With one two-act-long scene, eight loudly slamming doors, and countless head-over-heels tumbles, Unnecessary Farce by Paul Slade Smith makes its hilarious D.C. premiere at the Keegan Theatre. Directed by Ray Ficca, this true-to-style farce tails two stumbling undercover cops in their attempts to expose an embezzling mayor and in the process crashes headlong into a mafia ring, a hitman, and an accountant who can’t seem to keep her clothes on.
Kicking off the farcically good time was Billie, played by Jenna Lawrence. A junior cop and regrettably talented linguist, Billie manages to be unskilled with just about every tool of a cop’s trade. Though her self-assured naiveté was always ready to take on a challenge, it was a few “typical Billie” blunders that set this production’s amusing train wreck off to the great start; wearing her uniform to an undercover stakeout as one example and bringing snacks as another.
Easily the most physical comedian in this merry cast, Lawrence’s Billie quite literally hopped, flipped, and rolled her way to cascades of laughter. Much like the outlandish comedy of the Marx Brothers, Billie was wrapped in lovable gaffes, endearing ineptitudes, and miles of heart.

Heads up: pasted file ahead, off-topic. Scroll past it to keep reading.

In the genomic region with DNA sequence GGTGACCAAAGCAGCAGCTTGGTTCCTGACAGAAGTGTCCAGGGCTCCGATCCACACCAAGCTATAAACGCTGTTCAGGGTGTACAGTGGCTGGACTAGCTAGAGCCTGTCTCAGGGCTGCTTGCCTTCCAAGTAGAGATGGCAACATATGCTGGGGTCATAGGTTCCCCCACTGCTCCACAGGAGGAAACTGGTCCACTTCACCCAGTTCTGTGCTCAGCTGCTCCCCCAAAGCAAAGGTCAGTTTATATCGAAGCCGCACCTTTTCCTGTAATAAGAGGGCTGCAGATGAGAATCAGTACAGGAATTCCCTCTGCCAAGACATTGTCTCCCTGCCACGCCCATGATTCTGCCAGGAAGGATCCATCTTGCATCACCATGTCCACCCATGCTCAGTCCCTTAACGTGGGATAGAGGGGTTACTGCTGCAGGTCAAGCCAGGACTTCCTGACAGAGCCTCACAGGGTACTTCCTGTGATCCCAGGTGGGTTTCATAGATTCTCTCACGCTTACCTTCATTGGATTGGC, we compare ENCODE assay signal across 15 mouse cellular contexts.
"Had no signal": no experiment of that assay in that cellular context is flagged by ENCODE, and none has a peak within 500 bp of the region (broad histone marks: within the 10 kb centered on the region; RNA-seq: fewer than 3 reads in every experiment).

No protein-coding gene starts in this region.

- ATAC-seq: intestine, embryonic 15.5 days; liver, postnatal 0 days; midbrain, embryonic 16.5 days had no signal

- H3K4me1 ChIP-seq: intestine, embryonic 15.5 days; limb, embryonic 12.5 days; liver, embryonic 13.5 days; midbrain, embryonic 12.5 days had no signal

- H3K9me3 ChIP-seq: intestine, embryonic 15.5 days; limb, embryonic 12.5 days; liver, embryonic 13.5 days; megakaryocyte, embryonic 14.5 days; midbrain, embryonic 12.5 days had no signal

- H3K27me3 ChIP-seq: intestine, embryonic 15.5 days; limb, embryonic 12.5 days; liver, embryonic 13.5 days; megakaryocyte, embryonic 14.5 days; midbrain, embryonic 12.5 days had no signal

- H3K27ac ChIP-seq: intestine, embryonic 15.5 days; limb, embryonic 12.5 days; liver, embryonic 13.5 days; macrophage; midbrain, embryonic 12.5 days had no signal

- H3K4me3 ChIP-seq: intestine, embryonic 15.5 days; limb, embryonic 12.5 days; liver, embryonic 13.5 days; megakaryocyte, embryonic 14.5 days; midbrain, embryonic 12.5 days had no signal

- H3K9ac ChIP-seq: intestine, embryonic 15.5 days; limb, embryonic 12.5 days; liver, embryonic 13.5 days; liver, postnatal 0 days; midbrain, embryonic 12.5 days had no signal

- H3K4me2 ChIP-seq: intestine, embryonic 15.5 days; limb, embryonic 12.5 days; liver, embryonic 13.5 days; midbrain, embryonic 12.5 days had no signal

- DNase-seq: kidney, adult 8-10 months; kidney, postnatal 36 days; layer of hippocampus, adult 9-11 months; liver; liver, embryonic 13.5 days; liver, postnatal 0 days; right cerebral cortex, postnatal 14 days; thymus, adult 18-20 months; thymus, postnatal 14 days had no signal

Not to be out-bumbled was Billie’s partner in (taking down) crime, Eric, played by Noah Schaefer. Nervous and inexperienced, Eric struggled to keep the undercover operation moving in the face of his and Billie’s unintentional actions that continually undermine it. Perpetually caught between his desires of fight or flight, Schaefer’s expressive face illustrated every flicker of fear, confidence, and then fear again that entered Eric’s mind. These briefest previews of each impulsive, harebrained idea were a delight and testament to Schaefer’s comedic flair, earning him some of the biggest laughs of the evening.
Key pawn in the investigation and love interest to Eric was the new city hall accountant, Karen, played by Emily Levey. Left to deal with some pretty suggestive situations in her hotel room throughout the play’s continual and rapid narrative, Karen managed to find her way into some scandalous positions. Levey’s self-confident and initiative-taking portrayal of Karen was not only the perfect balance to Eric’s timidity, but wonderfully matched the ludicrous situations unfolding around her.
The main instigator of many of said situations and overall fidgety flip-flop was Agent Frank, played by Christopher Herring. A lanky cartoon of a man, Herring was a fascinating mixture of machismo, Casanova, and cowardice. Be it securing a hotel room for his boss or baring his conscious to Karen/the surveillance camera, Herring’s voice and body bounced from corner to corner of the stage. Much like John Cleese, his bounding strides and crumbling facial expressions whipped the audience from one extreme to the next.